A new HD master struck from a 4K scan of the original camera negative yields a vibrant 1080p/AVC MPEG-4 transfer that beautifully reflects the hot, humid atmosphere of Puerta Vallerta, faithfully honors the Oscar-nominated black-and-white cinematography of Gabriel Figueroa, and improves immeasurably upon the 2006 DVD. Clarity and contrast are vastly improved, blacks are richer, whites are crisper, and depth is more pronounced. Grain is reduced, yet there's enough of it to preserve the feel of celluloid, and all the speckles, blotches, and white and black vertical lines that plagued the DVD are gone, leaving a pristine image that brims with detail and vitality. The scales and ridges on the titular iguana, the omnipresent sweat that glistens on almost everyone's faces, the torrential rain in the opening scene, and the dilapidated decor in Maxine's rundown hotel are all wonderfully sharp, as are the close-ups that showcase Burton's stubble, Lyons' allure, Kerr's unadorned loveliness, and Gardner's fading glamor. Excellent shadow delineation keeps crush at bay, and though some scenes look softer than others, the transfer remains remarkably consistent throughout. If you're a fan of this searing drama, an upgrade is mandatory.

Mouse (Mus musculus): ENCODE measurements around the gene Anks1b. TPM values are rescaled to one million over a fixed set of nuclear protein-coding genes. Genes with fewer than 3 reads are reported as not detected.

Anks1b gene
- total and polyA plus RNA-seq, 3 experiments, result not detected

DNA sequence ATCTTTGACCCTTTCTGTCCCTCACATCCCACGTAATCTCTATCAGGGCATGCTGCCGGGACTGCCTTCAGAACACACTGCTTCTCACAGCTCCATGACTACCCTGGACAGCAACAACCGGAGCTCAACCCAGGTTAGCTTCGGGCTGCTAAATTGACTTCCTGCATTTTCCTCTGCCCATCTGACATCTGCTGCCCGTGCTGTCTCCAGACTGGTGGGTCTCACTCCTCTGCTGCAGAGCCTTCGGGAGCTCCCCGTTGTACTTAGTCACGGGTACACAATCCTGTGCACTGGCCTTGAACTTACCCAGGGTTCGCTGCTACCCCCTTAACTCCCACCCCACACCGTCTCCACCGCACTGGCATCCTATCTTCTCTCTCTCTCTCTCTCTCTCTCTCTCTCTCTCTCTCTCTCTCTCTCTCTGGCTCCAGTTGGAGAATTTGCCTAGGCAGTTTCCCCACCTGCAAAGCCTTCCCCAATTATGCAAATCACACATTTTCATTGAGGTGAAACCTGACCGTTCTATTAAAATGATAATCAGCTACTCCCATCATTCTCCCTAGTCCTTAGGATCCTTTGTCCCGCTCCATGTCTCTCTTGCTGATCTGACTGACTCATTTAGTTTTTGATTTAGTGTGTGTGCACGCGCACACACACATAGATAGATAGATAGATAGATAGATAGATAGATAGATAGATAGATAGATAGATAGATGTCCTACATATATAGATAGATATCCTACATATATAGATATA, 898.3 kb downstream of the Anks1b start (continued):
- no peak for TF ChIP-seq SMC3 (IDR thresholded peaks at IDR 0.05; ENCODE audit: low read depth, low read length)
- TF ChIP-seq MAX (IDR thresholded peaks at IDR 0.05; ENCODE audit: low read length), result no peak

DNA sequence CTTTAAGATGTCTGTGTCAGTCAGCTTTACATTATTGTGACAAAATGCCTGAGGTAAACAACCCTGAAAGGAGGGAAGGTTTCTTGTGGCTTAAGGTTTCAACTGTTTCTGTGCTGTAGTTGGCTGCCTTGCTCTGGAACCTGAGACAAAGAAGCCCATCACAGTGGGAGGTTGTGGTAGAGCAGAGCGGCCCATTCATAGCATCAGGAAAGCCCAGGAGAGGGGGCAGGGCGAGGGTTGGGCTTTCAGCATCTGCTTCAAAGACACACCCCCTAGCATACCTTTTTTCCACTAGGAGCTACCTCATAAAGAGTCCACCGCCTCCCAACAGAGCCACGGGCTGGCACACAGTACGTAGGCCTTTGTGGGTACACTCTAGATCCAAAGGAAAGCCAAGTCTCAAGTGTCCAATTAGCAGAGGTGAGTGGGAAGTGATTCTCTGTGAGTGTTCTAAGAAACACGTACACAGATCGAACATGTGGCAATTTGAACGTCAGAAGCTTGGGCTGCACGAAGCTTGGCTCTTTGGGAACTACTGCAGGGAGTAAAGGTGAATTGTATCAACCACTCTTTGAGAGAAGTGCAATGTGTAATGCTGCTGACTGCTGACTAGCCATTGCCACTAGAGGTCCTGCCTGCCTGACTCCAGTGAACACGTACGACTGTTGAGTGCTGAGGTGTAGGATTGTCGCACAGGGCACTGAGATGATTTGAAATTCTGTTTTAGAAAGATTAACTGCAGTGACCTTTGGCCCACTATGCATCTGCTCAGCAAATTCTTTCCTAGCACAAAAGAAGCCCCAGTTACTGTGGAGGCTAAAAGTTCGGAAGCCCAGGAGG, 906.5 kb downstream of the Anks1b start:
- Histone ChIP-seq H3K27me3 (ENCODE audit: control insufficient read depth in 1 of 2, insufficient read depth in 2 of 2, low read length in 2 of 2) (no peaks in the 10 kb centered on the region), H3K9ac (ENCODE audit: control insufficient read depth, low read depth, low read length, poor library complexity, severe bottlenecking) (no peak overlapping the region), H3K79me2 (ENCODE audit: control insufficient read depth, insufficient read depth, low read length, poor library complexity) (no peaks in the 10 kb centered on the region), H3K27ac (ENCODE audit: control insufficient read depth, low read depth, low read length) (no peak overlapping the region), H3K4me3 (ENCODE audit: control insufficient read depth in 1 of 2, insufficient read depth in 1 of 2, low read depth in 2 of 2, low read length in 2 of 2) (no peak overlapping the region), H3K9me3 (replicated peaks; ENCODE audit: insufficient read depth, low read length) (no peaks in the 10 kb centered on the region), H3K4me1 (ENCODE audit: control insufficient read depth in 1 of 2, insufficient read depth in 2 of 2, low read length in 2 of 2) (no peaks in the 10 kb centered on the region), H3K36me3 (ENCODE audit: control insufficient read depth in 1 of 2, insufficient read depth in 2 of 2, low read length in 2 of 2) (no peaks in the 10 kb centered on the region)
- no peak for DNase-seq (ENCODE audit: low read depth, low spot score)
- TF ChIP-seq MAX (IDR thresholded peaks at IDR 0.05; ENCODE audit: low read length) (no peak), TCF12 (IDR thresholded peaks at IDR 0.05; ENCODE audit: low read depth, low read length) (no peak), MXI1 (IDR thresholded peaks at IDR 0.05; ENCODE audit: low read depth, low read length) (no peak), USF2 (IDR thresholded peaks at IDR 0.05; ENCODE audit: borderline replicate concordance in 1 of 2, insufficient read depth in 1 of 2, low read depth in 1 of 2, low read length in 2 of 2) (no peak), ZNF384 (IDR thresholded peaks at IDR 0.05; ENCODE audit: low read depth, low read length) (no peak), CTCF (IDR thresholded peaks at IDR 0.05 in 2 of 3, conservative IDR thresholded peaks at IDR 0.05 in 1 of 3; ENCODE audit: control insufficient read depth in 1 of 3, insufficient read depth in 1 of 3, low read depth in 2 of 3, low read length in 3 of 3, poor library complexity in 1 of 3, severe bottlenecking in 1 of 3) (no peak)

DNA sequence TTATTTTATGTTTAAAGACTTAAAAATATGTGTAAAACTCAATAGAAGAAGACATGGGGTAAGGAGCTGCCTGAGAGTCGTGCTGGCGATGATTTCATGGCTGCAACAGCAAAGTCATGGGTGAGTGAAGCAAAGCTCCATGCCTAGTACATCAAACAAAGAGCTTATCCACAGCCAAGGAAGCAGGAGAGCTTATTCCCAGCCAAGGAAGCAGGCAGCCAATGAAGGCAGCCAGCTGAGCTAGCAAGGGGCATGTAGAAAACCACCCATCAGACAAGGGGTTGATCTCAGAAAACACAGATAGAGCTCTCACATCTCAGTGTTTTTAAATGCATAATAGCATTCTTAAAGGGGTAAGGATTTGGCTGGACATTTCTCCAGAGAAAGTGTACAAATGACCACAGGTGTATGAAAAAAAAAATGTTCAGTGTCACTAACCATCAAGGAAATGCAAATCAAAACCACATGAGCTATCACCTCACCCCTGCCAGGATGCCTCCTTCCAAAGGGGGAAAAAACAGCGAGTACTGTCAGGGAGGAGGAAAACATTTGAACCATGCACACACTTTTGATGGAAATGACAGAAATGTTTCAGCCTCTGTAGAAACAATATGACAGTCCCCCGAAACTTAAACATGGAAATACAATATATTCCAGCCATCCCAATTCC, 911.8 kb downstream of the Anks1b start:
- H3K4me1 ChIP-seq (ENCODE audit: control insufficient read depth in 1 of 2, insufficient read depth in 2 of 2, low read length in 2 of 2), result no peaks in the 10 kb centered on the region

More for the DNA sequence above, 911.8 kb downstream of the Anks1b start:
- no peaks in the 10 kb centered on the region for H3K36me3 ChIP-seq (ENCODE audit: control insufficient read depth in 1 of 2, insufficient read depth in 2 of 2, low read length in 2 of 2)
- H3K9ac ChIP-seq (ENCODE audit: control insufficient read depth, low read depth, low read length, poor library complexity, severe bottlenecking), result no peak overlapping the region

The DTS-HD Master Audio 2.0 mono track supplies clear, well-modulated, and occasionally robust sound. Subtle atmospherics like the distant surf crashing against the shore, the sea breeze wafting through the palm trees, chirping birds, and buzzing insects are distinct, while sonic accents like the rumbling bus engine, the beach boys' maracas, the gong in Maxine's hotel, shattering glass, thunder, and the sound of a knife chopping off fish heads supply bold shadings that boost dramatic impact. A wide dynamic scale handles all the highs and lows of Benjamin Frankel's music score without any distortion and the all-important dialogue is generally easy to comprehend. (Gardner's lazy Southern drawl renders a few lines unintelligible.) Silences are clean and no age-related hiss, pops, or crackle muck up the purity of this solid track.